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A break from social media ~ reflection

After I took a week off from social media, one of the first posts I came across on Facebook contained this video. The post was followed with a series of comments about the use of phones and our loss of connection with being ‘in the moment’. Prior to my break from social media, I would have agreed that the phone is the issue but after my self-imposed break, I discovered that without the lure of social media, I rarely reached for the phone. Instead, the phone lay dormant on the table attached to the charger for hours. My break from social media, indicated it was the lure of social connection and interaction that kept that phone close at hand.

I have come across a few articles recently, debating the negatives and positives of social media. One article highlight’s narcissism, and self PR campaigns, in the individual use of social media as a misconstrued need to display a sense of constant awesomeness. On the other hand, this debate in the New York Times points to the virtues of access to an audience, self publishing and instant interaction as presenting opportunities for individual growth.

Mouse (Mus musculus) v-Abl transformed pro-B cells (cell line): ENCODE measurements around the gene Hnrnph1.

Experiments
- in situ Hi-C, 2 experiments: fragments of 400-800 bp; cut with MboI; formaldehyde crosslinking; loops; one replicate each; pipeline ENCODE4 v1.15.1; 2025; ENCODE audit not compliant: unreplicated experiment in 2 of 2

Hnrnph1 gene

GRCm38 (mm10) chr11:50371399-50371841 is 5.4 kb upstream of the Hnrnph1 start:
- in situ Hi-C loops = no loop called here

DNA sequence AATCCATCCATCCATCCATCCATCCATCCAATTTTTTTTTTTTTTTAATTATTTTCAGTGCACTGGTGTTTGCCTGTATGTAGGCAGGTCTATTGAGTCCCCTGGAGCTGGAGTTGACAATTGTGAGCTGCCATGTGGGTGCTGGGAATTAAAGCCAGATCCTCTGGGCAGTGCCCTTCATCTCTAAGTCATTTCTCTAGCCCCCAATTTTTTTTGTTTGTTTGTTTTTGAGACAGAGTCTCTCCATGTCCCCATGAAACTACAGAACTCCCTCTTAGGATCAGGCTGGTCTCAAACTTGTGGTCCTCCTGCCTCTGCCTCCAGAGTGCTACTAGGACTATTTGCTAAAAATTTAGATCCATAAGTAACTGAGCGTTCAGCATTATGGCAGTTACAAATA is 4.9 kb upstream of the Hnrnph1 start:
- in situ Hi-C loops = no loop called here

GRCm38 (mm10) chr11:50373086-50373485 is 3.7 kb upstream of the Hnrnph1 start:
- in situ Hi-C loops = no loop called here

Interestingly, being without social media is not all positive, just as being constantly connected is not all positive. A friend (from my social media world) joined me in my mission to abstain from social media for a week and we shared insights about the experience via SMS. He shared this article ‘I’m still here: back online after a year without the internet’. What is interesting in this article is how the writer chronicles his personal experience of taking a year off the internet concluding that the positive/negative divide is not straight forward.

I decided to switch off social media for a week, beginning just two days before New Years Eve 2013. Celebratory times often attract increased posting, so it was going to be a challenge. The decision was spontaneous and partly based around my perception that my contributions were tired and felt somewhat laboured in the month of December. You see, I had been online since the end of 2011 diving into many social media apps including; Instagram, Facebook, Momentage, Backspaces, Twitter, Vine, Picyou, Eyeem, taada, Streamzoo, Wattpad, lightt, Tumblr, WordPress, Blogger, Pheed, Scoop.it…